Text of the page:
We have, for example, developed the world-leading Climate Futures work, which applies the IPCC projections onto our landscape at a fine scale. Farmers, irrigators, planners, property owners and government have access to a very precise set of evidence-based projections out to 2100.
Since the formation of this Labor/Green Minority Government in 2010, we have established a robust and active Adaptation Unit within Government. Tasmania is developing a number of the tools necessary to adapt to climate change, to embed resilience and sustainability into our economic structures, and to prosper in the face of what your work tells us, lies ahead for the global community.
And now, you are drawn here – 270 or so of the brightest scientific minds in the world – a font of deep knowledge on the planet’s natural systems and what we, as a brilliant but flawed species, are doing to disrupt the climate and ecosystem balance – what we appear to be prepared to leave to our children and grandchildren.
A planet of heat and catastrophic extremes, of poverty, and conflict over arable land and water, of drowned cities, of parched forests and dramatically diminished biodiversity.
You are here to work through the closing stages of your contribution to the IPCC Fifth Assessment Report: The Physical Science Basis, I know you understand the urgency. You live and breathe it.
Esteemed guests, you have arrived just over a week since one of the most extreme weather events in Tasmania, indeed Australia’s recorded meteorological history.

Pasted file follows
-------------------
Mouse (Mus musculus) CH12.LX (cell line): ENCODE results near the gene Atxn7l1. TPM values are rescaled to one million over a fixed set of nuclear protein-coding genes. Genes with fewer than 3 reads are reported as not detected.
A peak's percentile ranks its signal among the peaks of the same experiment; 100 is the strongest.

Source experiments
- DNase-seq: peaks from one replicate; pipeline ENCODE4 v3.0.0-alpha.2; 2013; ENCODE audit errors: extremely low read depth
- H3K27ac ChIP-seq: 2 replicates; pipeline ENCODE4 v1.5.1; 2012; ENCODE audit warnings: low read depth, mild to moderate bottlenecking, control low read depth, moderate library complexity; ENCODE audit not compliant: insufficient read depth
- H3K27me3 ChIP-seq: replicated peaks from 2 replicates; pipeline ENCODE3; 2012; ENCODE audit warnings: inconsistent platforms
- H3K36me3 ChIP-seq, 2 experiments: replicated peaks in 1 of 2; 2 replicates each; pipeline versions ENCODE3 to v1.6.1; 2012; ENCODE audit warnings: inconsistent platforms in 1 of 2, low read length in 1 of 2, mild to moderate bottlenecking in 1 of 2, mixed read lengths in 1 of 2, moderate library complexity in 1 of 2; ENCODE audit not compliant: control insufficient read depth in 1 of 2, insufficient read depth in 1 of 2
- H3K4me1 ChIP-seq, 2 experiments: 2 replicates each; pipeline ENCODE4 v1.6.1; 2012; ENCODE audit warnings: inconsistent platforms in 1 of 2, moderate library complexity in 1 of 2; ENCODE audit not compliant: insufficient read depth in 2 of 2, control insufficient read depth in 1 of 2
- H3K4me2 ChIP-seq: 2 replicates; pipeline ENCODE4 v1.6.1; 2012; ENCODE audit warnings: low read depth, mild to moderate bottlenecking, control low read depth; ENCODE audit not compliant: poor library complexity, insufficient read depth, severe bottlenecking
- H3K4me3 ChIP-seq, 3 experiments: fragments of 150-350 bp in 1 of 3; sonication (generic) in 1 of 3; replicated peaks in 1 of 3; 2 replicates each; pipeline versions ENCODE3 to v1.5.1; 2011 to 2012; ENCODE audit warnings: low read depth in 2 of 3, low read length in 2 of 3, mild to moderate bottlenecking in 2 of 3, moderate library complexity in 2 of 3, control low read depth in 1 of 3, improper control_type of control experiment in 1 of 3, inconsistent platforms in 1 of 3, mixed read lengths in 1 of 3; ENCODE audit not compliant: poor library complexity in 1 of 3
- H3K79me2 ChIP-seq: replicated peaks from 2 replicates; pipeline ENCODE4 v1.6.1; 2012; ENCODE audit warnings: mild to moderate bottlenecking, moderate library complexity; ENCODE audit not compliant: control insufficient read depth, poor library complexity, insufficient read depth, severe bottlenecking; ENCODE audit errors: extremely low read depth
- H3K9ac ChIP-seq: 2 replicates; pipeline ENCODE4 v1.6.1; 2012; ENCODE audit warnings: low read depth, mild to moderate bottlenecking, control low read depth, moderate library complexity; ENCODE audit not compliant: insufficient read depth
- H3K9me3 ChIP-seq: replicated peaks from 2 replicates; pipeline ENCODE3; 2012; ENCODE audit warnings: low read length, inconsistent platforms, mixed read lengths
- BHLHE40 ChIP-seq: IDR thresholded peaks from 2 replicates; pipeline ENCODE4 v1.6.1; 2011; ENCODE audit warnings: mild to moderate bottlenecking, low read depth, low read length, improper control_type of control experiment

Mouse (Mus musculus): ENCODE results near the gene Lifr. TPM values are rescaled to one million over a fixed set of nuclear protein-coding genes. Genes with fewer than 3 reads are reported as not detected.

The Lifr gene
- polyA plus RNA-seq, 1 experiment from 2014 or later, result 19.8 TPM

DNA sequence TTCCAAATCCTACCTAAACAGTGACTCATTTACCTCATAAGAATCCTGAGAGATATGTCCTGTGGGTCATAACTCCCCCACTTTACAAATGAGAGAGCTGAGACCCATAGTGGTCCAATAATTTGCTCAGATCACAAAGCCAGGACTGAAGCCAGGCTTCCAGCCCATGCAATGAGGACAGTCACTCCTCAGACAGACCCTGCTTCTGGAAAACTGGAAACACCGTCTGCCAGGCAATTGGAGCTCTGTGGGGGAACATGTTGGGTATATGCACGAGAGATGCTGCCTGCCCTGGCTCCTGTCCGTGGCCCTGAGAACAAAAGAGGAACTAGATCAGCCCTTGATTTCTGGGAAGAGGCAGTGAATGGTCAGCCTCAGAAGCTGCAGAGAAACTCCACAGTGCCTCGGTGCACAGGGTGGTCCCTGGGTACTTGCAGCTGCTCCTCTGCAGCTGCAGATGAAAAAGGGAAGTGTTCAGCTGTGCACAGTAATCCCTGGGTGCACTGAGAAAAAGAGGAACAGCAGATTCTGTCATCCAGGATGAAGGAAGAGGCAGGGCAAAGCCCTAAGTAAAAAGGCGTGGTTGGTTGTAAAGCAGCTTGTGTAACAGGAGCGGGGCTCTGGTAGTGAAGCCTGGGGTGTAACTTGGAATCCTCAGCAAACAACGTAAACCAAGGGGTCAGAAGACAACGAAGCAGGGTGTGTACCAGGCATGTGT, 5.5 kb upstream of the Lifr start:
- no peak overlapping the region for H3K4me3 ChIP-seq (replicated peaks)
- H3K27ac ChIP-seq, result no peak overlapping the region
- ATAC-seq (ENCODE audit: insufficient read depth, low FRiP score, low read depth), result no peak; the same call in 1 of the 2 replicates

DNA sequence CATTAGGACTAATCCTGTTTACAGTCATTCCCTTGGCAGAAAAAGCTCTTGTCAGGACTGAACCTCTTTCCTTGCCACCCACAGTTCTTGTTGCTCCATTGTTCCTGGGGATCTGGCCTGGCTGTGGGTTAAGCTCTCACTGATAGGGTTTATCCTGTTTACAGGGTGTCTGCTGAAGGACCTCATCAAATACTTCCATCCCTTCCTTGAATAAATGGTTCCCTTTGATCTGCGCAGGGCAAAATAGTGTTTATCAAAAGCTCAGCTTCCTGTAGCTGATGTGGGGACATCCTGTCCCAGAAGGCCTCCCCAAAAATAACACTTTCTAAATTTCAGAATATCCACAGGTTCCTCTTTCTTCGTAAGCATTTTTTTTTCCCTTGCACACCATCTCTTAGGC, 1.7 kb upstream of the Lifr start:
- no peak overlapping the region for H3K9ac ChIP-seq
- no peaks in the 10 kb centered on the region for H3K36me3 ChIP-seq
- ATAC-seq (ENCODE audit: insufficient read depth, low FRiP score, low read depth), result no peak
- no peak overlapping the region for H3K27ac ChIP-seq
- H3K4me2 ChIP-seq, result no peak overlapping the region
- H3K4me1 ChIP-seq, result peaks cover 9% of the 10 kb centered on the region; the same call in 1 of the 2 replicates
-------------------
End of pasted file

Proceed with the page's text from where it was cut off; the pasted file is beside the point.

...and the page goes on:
On the evening of Thursday the 3rd of January, a sequence of thunderstorms struck the Tasman peninsula to our south. We could see the lightning strikes from Hobart. The next day, Friday, the mercury hit 41.8 degrees Celsius. Hot, wild northerly winds blew across Bass Strait from a baking continent and there was conflagration that destroyed 200 properties on the Peninsula and on the East Coast, scorched 90,000+ hectares statewide, killed countless endemic birds, possums, wallabies, potoroos and wombats, and left a whole community at Dunalley reeling in the smoking ruins of their town.
A number of these fires are still burning, and there are communities still at risk.
Almost miraculously, there was no loss of life last weekend – in part due to much better early emergency warning systems, and the fact that the inferno struck a very coastal area – there were beaches to flee to for safety.